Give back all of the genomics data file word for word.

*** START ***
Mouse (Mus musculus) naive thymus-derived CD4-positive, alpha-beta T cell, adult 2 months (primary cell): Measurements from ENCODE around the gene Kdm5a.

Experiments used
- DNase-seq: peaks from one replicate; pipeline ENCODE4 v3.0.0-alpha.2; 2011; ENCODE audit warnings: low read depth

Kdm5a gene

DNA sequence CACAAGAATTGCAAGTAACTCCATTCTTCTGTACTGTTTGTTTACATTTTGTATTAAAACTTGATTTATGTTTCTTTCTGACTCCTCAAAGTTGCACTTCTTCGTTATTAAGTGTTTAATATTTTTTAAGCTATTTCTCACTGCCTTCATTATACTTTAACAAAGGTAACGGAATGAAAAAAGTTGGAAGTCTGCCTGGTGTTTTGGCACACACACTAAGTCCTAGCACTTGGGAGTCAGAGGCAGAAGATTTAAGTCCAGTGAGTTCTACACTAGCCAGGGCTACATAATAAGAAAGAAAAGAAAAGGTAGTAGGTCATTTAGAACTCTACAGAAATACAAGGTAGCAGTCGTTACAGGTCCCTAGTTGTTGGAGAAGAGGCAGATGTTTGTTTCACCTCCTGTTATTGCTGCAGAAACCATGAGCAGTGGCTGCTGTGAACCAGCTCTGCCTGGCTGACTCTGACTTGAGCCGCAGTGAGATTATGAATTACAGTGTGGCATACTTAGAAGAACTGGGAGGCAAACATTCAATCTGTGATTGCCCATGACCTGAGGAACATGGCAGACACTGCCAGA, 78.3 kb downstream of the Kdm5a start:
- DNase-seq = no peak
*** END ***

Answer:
Mouse (Mus musculus) naive thymus-derived CD4-positive, alpha-beta T cell, adult 2 months (primary cell): Measurements from ENCODE around the gene Kdm5a.

Experiments used
- DNase-seq: peaks from one replicate; pipeline ENCODE4 v3.0.0-alpha.2; 2011; ENCODE audit warnings: low read depth

Kdm5a gene

DNA sequence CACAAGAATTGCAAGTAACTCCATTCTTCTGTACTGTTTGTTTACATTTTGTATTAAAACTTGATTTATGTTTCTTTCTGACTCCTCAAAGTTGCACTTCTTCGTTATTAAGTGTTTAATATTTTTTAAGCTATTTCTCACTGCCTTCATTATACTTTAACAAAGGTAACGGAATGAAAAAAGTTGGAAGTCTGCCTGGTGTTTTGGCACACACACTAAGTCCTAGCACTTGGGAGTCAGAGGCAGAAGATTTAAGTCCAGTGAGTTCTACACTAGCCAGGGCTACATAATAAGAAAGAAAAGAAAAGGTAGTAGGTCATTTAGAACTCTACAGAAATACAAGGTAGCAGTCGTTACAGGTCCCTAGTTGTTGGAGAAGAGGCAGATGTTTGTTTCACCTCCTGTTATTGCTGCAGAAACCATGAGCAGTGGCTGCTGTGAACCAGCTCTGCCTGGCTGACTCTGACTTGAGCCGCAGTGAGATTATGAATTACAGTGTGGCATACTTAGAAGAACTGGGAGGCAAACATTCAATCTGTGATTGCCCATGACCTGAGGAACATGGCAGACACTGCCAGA, 78.3 kb downstream of the Kdm5a start:
- DNase-seq = no peak